In New Poll, More Than Two-Thirds Of Americans Think Alcohol Is More Dangerous Than Pot

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"In New Poll, More Than Two-Thirds Of Americans Think Alcohol Is More Dangerous Than Pot"

The Nanny State

CREDIT: AP Photo/Brennan Linsley

President Obama drew controversy when he told the New Yorker in January that marijuana is no more dangerous than alcohol, calling pot-smoking a “vice.” But his view is shared by the majority of Americans. By dramatic margins, those polled said alcohol is more dangerous than marijuana, both to individuals’ health and to society, according to a new Pew poll. More than two-thirds of those polled — 69 percent — said alcohol would be more dangerous to people’s health even if marijuana were as widely available as alcohol. Only 15 percent said marijuana would be more harmful. Sixty-three percent said alcohol would also be more dangerous to society:

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A similar percentage of those polled — 67 percent — said the government should prioritize treatment rather than prosecution for users of illegal drugs, while 76 percent said minor possession of marijuana should not draw jail time. This comports with another recent poll finding that most do not support jail time for first-time drug possession offenses. Even in Texas, a conservative organization found in December that a majority of Texans oppose jail time for nonviolent drug offenders.

The Pew poll also found that most Americans support reform of mandatory minimum sentencing laws that compel draconian prison sentences. Some 63 percent said the shift in some states away from mandatory minimums is a good thing — a significant shift from 2001, when 45 percent described it as a “good thing.”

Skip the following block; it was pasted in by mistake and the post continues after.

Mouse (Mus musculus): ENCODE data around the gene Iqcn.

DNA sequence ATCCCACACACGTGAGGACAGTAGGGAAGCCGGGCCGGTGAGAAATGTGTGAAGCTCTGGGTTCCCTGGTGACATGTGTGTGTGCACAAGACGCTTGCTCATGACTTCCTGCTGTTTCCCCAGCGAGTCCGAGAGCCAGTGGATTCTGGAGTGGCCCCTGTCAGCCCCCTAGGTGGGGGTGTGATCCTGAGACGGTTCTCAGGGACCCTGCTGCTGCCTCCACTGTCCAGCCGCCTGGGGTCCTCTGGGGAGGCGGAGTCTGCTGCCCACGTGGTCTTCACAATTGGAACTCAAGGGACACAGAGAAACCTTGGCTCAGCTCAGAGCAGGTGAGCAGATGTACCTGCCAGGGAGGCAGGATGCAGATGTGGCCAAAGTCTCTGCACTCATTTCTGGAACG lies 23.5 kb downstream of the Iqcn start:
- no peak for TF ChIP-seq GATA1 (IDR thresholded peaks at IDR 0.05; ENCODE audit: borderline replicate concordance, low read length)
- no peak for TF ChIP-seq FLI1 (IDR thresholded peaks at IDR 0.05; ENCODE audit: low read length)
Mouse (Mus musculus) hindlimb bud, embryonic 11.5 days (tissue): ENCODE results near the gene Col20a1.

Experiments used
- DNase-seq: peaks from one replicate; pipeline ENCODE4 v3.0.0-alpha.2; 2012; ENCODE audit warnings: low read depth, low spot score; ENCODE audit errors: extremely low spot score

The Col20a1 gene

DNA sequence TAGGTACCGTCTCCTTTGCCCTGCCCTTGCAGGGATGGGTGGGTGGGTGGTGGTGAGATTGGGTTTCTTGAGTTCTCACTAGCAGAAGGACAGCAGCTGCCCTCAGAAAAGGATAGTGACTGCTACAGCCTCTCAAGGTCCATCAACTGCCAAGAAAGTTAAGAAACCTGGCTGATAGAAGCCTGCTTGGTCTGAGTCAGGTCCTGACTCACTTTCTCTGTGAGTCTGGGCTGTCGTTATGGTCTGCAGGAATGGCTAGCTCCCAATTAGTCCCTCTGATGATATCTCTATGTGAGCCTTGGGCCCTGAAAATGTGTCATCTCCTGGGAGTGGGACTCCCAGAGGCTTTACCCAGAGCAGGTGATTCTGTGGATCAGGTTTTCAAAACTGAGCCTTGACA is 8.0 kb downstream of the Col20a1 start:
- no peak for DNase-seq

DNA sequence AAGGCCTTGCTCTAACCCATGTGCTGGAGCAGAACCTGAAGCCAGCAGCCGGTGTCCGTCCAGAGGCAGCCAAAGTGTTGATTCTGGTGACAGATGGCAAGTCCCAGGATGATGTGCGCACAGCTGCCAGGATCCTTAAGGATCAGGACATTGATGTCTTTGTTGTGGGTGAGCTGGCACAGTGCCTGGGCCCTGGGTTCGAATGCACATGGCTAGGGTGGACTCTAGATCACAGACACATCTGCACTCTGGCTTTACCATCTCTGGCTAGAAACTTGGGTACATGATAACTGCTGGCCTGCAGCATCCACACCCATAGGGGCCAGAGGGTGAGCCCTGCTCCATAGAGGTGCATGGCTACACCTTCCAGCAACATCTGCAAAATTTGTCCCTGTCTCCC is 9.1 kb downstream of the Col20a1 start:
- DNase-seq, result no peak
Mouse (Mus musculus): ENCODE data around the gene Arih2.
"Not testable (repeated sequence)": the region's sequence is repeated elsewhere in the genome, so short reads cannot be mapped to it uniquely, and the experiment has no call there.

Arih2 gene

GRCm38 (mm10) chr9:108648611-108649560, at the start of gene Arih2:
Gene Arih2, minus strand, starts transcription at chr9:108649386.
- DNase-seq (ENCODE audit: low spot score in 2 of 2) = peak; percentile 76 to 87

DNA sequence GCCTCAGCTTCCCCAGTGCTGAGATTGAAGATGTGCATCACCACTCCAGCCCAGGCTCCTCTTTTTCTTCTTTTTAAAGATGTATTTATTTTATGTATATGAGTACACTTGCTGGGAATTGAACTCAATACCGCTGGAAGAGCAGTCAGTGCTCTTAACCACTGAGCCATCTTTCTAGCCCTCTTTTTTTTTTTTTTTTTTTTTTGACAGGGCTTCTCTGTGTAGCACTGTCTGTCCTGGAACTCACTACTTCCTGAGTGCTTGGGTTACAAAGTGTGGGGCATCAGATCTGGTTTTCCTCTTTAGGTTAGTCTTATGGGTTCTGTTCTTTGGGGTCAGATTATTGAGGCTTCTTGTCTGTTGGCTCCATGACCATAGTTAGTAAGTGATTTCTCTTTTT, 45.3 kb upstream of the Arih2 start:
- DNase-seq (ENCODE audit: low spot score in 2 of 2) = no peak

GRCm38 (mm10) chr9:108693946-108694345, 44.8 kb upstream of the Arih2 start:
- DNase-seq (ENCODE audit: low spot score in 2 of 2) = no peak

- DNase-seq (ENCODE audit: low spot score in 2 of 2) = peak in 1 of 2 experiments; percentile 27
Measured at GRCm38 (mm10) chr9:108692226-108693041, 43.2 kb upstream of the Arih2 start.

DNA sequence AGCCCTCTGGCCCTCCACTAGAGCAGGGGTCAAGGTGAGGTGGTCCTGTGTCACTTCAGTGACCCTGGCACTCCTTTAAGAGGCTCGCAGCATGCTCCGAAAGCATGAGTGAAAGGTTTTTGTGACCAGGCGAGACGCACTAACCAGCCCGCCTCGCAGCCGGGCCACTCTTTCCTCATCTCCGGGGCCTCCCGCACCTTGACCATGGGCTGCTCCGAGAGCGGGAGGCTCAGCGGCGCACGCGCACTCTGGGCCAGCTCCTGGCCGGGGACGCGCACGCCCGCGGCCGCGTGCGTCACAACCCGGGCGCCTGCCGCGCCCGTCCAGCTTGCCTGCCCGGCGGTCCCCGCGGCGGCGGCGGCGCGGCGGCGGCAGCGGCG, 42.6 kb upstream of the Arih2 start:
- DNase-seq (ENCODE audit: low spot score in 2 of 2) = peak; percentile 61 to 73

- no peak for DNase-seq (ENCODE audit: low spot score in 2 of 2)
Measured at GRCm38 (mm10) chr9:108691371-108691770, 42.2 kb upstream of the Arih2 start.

These results come against a backdrop in which most Americans view drug abuse as a “serious problem.” Eighty-seven percent identified drug abuse as either a “crisis” or a “serious problem,” which just 13 percent called it a “minor problem.” This view is less prevalent, however, among young people.

Both Colorado and Washington legalized recreational marijuana on campaigns to “regulate marijuana like alcohol” and Alaska is pursuing a similar strategy as it prepares for a ballot initiative this summer. Proponents of these measures have argued that resources can be re-allocated toward treatment rather than the failed War on Drugs. A majority of Americans still support marijuana legalization in the newest Pew poll, but many believe it could have the adverse effect of leading more young people to try it, and say they would be bothered by marijuana use in public.

Another survey released Tuesday by WebMD found that a majority of doctors support legalizing medical marijuana. The survey polled 1,540 doctors who are “members of Medscape’s panel” in 12 specialty areas. Overall, 69 percent of the doctors said it could help with certain medical conditions, and 67 percent said it should be a medical option nationwide. Support was highest among oncologists and hematologists, 82 percent of whom said it should be a medical option.

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